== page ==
Will Win: N/A
Could Win: Supporting Actress
My Rating: #20 out of 62


Inside Out
2 Nominations
  • Original Screenplay: Pete Docter (Up, WALL·E, Toy Story), Ronnie del Carmen, Josh Cooley, & Meg LeFauve
  • Animated Feature
Director: Pete Docter
Cast: Amy Poehler, Phyllis Smith, Richard Kind, Kaitlyn Dias, Bill Hader, Lewis Black, Mindy Kaling, Diane Lane, Kyle MacLachlan, Paula Poundstone, Bobby Moynihan, Josh Cooley, John Ratzenberger, Rashida Jones

This is a really sweet children's movie, or, I guess, a movie for adolescents. It didn't really feel aimed at someone like me, so I have to say that I was sometimes bored in it. It was a little too cutesy and generic for me – the image above is a great example of the CandyLand way the film is designed. But everyone seemed to really like this movie, and I expect it to win the Oscar for Animated Feature. As much as filmmakers have tried to shift the perceptions of people toward animated film, most people still seem to see animated film as made for children (perhaps I include myself in "most people", as well). Inside Out strikes me as definitely not a film for adults, but adults have seemed to enjoy it, so I guess my initial impression is incorrect. I've linked above to where I have written a little about this, so I won't belabor the point, but I just never bought into the geography of the world inside the little girl's brain. It seemed at all times to be arbitrary, that is, the writers, at any given moment, would have been able to fix the problem – let the train leave just a little later and take Joy and Sadness back to central command, or whatever it is called, or let Joy and Sadness jump into the little memory chute that sends memories back up to HQ like Rob Lowe's shirt getting caught in that pneumatic tube in Tommy Boy. And a few times the writers did just adjust the rules of this brain-world whenever they wanted – the sequence where Bing Bong helps Joy escape the area of the little girl's brain where things are forgotten forever might pose a few questions for us such as: why can't the writers just make the wall of that place just a little lower? and: If that location means that things are forgotten forever, how is it that one is able to leave that place at all?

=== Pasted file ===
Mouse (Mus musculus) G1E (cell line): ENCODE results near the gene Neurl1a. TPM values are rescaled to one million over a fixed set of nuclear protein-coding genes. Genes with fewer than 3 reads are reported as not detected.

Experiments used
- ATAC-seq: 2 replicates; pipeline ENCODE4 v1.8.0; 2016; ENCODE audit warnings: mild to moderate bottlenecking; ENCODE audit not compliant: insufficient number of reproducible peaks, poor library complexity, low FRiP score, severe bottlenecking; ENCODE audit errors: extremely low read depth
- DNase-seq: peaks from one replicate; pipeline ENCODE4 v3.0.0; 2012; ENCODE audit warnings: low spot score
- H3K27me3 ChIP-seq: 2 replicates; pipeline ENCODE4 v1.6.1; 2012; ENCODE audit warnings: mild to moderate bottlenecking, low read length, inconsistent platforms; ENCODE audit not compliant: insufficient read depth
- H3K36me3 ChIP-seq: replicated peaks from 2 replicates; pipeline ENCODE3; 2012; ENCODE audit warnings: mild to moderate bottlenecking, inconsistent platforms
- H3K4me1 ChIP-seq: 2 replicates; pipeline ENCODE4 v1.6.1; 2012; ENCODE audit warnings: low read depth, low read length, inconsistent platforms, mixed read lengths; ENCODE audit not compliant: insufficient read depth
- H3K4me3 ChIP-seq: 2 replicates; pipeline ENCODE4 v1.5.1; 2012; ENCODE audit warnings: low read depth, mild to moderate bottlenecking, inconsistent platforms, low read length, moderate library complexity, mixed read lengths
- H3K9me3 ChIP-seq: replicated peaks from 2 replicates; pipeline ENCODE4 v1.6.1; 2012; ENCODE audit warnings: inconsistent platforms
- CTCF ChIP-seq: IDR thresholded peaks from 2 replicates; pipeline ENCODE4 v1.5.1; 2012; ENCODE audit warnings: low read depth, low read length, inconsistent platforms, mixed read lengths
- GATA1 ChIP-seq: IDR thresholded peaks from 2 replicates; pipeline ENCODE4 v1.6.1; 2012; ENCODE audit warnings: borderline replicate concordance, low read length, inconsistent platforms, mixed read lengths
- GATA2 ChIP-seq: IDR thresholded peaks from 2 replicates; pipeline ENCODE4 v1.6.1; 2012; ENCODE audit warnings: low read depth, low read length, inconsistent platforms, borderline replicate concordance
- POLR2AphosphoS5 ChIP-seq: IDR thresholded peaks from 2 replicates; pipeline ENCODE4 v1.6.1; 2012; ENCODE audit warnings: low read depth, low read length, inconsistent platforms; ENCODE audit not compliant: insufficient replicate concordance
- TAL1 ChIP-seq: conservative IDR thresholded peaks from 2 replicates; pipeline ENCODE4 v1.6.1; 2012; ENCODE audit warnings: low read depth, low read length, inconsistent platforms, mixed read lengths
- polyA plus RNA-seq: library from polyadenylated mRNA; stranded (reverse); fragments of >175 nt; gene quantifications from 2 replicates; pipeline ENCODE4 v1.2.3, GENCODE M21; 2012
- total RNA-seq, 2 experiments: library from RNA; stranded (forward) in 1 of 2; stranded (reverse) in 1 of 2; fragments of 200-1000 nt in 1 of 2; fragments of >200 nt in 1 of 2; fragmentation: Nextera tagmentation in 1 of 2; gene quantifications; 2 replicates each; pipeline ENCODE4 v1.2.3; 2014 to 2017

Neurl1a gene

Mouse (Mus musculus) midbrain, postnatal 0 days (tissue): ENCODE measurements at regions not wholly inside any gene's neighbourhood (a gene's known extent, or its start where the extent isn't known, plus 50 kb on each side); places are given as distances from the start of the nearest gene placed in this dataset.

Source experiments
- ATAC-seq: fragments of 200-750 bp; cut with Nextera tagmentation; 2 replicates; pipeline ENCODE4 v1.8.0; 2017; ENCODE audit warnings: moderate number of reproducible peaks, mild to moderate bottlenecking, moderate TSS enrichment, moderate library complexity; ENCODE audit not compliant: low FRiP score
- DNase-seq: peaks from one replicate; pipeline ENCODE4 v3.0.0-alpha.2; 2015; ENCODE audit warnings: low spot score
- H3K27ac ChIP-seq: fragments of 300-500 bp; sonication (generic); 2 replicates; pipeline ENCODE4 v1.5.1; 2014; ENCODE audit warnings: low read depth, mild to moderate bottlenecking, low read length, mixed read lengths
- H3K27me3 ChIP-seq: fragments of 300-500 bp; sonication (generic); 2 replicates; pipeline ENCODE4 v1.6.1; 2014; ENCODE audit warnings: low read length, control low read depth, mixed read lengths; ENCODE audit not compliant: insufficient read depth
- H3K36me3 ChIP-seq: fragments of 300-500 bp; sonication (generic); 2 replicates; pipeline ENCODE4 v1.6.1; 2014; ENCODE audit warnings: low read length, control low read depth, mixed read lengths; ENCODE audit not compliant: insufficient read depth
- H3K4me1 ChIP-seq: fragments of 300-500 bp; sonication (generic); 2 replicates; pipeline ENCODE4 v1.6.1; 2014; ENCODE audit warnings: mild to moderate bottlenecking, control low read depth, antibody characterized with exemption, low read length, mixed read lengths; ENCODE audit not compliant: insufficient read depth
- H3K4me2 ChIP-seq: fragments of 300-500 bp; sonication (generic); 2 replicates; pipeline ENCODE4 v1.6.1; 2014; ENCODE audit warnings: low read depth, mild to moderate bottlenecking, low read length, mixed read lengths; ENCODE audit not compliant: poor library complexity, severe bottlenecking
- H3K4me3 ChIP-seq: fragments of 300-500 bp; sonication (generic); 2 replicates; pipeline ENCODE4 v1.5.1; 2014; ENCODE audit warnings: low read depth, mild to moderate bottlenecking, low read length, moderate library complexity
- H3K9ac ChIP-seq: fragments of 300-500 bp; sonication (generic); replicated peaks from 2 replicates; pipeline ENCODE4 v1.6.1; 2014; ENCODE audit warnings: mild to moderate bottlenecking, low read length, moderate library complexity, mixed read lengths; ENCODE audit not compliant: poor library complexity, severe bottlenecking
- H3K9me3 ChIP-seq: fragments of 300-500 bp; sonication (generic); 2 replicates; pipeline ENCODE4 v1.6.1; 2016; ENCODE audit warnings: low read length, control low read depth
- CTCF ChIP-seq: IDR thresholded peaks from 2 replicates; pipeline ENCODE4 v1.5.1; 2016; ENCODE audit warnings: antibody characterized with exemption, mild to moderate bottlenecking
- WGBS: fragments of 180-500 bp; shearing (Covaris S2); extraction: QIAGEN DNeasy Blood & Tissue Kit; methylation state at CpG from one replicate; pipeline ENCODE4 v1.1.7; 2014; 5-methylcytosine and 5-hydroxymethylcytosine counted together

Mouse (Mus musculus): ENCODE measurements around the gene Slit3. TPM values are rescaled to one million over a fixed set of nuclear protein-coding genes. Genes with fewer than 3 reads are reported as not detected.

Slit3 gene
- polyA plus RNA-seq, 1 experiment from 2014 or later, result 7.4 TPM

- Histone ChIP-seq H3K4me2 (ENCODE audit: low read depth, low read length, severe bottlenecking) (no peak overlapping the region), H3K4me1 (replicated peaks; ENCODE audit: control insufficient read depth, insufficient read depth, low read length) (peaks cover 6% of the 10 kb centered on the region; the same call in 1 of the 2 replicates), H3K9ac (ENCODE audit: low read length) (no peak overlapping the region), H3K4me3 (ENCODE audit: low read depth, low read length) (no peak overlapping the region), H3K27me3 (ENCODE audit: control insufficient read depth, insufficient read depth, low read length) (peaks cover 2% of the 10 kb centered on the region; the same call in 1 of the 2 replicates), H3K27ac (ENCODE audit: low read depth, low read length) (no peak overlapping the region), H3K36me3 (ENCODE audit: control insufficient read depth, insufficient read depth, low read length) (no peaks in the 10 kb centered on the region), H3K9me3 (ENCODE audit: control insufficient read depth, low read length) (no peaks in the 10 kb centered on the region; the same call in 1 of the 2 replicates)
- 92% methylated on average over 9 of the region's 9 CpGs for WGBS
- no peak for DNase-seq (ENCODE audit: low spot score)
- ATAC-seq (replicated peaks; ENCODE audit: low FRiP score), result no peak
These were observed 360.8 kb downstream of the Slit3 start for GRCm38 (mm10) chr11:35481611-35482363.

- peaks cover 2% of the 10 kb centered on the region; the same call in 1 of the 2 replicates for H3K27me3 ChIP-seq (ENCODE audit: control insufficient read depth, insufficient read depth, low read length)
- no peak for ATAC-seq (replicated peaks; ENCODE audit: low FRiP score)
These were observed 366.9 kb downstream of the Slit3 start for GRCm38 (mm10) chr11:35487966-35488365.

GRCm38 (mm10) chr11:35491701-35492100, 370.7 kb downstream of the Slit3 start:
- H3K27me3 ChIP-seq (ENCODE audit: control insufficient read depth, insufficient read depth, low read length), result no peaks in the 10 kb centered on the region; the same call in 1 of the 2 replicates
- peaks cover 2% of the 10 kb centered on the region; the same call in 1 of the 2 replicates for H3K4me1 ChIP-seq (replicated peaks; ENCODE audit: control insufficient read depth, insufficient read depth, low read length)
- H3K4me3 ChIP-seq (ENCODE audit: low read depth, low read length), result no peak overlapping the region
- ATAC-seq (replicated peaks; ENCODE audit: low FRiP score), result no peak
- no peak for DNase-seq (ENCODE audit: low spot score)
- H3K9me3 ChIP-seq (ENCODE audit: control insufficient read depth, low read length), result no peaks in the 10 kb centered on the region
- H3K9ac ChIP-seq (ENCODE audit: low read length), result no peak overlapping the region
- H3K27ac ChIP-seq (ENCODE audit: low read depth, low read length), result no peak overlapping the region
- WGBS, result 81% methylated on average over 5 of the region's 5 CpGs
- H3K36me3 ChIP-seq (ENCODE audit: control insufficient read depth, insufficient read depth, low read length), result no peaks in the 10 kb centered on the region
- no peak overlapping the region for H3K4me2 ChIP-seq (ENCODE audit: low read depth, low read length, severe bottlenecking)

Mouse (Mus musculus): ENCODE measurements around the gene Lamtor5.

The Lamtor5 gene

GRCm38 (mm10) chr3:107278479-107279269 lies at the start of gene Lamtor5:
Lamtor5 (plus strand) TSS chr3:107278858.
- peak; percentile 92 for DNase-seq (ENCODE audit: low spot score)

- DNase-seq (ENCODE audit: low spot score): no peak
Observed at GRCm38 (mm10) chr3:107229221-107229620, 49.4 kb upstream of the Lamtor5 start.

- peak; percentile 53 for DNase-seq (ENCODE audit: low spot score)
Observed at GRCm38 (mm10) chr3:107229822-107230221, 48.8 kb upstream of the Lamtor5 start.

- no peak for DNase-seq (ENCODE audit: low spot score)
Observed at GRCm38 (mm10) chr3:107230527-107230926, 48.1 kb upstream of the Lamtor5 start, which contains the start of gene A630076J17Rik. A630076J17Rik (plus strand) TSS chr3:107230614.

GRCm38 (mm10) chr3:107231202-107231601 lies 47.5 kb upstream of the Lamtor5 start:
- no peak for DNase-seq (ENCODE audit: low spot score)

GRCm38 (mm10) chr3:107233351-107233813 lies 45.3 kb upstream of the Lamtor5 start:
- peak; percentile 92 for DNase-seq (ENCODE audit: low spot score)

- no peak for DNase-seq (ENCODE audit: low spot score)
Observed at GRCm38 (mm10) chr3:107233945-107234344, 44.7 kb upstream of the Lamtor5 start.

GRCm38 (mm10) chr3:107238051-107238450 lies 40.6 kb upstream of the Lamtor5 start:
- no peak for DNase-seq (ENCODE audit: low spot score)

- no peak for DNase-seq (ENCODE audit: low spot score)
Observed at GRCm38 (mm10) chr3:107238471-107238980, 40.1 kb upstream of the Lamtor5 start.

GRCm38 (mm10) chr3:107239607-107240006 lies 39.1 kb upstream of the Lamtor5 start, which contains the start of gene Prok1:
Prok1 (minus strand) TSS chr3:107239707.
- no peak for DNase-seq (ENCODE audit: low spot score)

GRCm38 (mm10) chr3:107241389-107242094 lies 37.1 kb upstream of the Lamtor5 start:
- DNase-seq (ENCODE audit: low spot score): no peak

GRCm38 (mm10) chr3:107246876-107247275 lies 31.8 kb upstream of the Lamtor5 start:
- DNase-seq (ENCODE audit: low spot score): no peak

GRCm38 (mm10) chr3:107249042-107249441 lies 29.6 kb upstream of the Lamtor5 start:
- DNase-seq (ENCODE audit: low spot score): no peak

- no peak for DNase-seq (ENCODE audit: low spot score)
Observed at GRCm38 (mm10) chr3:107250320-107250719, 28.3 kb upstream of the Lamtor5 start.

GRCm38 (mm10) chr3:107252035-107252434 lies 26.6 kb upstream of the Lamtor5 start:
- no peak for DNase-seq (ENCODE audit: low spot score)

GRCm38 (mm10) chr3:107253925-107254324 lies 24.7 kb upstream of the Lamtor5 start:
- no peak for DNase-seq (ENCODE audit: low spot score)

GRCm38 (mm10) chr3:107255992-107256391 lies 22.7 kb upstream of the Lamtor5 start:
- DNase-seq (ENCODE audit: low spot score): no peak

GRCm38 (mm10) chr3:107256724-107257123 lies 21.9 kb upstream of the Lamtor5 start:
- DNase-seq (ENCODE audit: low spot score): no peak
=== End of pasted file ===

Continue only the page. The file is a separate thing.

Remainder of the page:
Will Win: Animated Feature
Could Win: N/A
My Rating: #38 out of 62



Ex Machina
2 Nominations
  • Original Screenplay: Alex Garland
  • Visual Effects
Director: Alex Garland
Cast: Oscar Isaac, Domhnall Gleeson, Alicia Vikander, Sonoya Mizuno, Corey Johnson

I was definitely into Ex Machina, and I wrote a meditation on what I see as the important depths of the film's amazing screenplay, that I recommend you read if you've seen the movie. I am really happy about these two nominations – I don't think it can win an Oscar in either category, but Alex Garland has written a couple of great screenplays in his career so far: 28 Days Later... and Sunshine, a personal favorite. He deserves this nomination and deserves to be more widely recognized for his work. Obviously Gleeson, Isaac, and Vikander are all having a great year, too, so that's excellent. If only there were an Oscar category for choreography: I want to nominate the dance sequence in Ex Machina for an Oscar (even if it would lose to Cinderella). In any case, if you haven't seen Ex Machina, you really must. It's an exciting, deep thriller.
Will Win: N/A
Could Win: N/A
My Rating: #24 out of 62